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Co-opting Rolling Circle Amplification to Create Lower Cost DNA Nanostructures

  • Author(s): Angell, Chava
  • Advisor(s): Chen, Yi
  • et al.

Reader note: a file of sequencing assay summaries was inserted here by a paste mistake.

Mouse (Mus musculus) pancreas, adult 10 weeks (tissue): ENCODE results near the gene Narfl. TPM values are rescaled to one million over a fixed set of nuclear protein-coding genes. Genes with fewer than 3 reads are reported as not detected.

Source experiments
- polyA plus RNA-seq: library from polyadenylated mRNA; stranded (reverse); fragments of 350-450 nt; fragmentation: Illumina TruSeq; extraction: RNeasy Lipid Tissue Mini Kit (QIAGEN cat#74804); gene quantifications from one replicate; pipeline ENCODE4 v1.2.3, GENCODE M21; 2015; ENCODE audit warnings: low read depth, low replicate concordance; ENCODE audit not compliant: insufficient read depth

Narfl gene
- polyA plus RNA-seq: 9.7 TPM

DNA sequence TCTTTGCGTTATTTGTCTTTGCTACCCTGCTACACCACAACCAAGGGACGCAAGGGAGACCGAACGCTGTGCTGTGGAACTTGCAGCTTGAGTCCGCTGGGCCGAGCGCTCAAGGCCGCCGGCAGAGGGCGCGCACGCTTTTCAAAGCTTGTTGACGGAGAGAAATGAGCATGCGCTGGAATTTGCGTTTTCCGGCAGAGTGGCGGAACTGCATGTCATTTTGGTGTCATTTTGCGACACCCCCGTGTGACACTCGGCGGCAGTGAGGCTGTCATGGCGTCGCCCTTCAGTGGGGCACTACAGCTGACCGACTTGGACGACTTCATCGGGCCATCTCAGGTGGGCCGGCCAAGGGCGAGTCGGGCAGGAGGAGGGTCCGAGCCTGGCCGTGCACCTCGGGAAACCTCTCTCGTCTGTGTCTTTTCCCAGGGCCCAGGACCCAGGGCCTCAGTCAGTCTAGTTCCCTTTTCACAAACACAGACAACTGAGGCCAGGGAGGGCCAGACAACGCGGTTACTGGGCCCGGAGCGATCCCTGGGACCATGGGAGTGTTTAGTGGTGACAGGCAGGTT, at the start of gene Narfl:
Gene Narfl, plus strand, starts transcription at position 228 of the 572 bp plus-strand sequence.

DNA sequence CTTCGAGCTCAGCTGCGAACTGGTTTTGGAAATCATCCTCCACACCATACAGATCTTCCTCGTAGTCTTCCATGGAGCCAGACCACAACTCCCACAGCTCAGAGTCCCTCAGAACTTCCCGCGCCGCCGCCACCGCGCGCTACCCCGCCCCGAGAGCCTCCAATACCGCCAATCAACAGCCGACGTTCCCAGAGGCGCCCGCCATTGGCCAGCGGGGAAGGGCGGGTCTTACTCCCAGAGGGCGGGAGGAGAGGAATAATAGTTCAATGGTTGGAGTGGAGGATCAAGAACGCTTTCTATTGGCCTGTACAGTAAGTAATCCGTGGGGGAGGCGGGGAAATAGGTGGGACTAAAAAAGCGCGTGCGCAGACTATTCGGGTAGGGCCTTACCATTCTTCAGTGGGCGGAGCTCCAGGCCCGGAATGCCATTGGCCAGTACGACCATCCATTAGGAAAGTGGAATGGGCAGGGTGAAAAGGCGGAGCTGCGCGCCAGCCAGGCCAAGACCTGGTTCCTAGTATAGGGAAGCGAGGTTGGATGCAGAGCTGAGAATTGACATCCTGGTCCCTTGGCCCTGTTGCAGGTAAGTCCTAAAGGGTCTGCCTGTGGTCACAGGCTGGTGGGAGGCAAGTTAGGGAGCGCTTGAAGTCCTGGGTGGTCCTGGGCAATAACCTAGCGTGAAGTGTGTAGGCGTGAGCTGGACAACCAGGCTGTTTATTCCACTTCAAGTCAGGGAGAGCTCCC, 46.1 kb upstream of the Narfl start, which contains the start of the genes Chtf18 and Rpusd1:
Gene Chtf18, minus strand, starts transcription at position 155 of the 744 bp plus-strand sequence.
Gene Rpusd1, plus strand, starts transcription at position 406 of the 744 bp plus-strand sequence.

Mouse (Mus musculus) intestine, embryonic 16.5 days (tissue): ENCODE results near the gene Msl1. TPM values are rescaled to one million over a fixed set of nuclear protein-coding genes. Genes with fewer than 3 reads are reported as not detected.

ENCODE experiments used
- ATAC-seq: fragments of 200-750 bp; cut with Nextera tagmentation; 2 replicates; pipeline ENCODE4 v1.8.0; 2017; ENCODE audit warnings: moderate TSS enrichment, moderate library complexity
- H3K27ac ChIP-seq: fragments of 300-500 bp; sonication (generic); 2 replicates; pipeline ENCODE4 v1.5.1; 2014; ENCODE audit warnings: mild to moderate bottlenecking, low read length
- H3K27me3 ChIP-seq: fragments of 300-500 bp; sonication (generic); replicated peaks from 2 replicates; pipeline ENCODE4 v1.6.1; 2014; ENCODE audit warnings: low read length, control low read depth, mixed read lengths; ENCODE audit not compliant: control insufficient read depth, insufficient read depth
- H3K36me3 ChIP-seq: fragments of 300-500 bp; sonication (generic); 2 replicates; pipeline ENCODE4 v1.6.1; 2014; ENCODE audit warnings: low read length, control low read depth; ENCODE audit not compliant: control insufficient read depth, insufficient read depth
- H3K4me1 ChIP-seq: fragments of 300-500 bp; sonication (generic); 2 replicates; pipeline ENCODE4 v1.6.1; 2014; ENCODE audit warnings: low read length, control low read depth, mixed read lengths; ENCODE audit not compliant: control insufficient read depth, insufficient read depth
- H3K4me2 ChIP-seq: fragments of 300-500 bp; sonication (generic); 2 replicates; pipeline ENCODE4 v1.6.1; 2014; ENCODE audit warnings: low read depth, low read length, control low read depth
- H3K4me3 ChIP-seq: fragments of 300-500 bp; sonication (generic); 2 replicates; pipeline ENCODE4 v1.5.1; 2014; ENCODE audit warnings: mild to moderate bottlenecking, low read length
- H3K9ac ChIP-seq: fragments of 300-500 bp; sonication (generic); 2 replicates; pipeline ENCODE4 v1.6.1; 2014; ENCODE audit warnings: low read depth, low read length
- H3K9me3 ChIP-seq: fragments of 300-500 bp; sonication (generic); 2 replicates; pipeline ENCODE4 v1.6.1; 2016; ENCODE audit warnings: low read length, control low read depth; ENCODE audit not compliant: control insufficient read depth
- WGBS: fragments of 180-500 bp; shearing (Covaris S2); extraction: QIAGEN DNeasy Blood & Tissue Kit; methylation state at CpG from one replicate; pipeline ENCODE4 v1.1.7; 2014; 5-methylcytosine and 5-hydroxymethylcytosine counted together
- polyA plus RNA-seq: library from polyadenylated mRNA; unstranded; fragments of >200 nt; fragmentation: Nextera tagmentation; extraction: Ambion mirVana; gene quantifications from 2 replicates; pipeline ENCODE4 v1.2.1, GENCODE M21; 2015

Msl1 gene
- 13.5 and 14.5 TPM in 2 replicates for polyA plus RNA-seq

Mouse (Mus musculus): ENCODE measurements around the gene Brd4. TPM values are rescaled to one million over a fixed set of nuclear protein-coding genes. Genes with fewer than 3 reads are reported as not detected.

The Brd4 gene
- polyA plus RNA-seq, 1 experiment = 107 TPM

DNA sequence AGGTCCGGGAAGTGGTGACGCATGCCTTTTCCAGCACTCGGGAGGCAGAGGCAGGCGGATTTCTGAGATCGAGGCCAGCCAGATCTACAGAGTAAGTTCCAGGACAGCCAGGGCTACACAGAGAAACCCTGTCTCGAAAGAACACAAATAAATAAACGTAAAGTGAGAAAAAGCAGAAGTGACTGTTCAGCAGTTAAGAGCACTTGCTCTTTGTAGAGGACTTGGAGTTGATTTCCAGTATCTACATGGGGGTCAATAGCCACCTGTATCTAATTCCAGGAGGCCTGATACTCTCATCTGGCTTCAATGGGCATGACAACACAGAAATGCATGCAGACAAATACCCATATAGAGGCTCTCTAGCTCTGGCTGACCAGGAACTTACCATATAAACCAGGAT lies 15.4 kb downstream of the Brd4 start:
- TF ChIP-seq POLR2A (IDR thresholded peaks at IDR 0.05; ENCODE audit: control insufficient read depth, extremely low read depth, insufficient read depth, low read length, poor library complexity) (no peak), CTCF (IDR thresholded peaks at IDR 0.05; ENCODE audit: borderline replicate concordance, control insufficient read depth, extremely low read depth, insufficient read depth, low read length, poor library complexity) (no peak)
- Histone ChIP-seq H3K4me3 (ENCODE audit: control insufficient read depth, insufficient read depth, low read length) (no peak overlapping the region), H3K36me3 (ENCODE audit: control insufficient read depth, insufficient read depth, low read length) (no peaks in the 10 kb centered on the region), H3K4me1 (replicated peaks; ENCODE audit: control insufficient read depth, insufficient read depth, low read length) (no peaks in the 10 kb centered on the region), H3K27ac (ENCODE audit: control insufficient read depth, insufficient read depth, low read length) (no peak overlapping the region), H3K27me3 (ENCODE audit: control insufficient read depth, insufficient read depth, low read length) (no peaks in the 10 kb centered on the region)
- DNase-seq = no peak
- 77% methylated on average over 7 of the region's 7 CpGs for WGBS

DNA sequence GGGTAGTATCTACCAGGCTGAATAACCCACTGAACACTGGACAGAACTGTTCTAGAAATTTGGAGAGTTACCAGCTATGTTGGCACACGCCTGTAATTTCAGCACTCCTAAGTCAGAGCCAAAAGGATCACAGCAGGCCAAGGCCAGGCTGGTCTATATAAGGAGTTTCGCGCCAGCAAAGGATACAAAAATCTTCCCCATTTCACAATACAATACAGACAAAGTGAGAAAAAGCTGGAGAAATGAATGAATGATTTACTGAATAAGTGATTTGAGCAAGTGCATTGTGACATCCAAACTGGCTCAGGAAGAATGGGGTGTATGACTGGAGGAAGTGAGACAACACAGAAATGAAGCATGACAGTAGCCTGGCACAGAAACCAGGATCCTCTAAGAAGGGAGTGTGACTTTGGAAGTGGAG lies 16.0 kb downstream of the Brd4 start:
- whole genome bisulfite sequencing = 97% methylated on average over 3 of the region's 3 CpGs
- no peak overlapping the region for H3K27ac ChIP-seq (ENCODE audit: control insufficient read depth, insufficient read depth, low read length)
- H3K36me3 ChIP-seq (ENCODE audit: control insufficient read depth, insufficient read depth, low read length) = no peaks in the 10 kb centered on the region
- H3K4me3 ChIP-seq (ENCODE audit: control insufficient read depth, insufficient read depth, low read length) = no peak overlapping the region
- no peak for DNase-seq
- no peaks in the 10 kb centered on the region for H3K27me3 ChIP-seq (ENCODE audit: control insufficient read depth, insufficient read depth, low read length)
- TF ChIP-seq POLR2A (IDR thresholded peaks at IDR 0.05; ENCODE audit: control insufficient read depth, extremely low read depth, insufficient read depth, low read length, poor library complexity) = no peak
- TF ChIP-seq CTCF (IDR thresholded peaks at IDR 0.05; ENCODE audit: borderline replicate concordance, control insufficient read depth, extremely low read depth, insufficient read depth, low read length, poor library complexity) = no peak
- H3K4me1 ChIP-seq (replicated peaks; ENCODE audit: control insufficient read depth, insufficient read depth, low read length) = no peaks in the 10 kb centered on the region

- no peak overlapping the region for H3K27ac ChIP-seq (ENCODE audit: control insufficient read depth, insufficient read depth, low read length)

In the field of DNA Nanotechnology, a field that utilizes synthetically designed DNA strands and their inherent complimentary nature to create two and three dimensional structures, there are many approaches to creating structures to act as vehicles for drug delivery and platforms for diagnostics. However, this field holds an expense due to the number of oligonucleotide strands that are required in order to form the structures. These structures are also limited by the amount of therapeutic load they can carry, the density of targeting modalities that can be attached to the surface, and the variability of other proteins or small molecules that we may wish to include. Our approach to this problem was to utilize a natural, bacterial DNA amplification process known as Rolling Circle Amplification, or RCA. With RCA, we can amplify a sequence into a long stranded DNA sequence carrying the complementary sequence repeating multiple times sequentially on one strand. Using these repetitive sequences, we can create structures by binding them to themselves in certain manners. Any unbound sequences can be used to bind to, and capture, many different modalities and carry a large variety of materials or therapeutics to a designated target. They can also be of great use in capturing large quantities of an analyte in detection motifs and modalities. My RCA structures are capable of binding large quantities of materials, thusly delivering them to targeted cell populations through the use of binding many ligands on the surface. These structures are also capable of undergoing morphological changes in order to facilitate delivery or act as a diagnostic modality in the presence of the target analyte or environment. Thusly, these structures, created by amplifying a single DNA strand, as opposed to utilizing many, have a great advantage over current DNA Nanotechnology techniques for creating delivery and diagnostic vehicles due to their great flexibility in binding capabilities and the decreased cost for synthesis.

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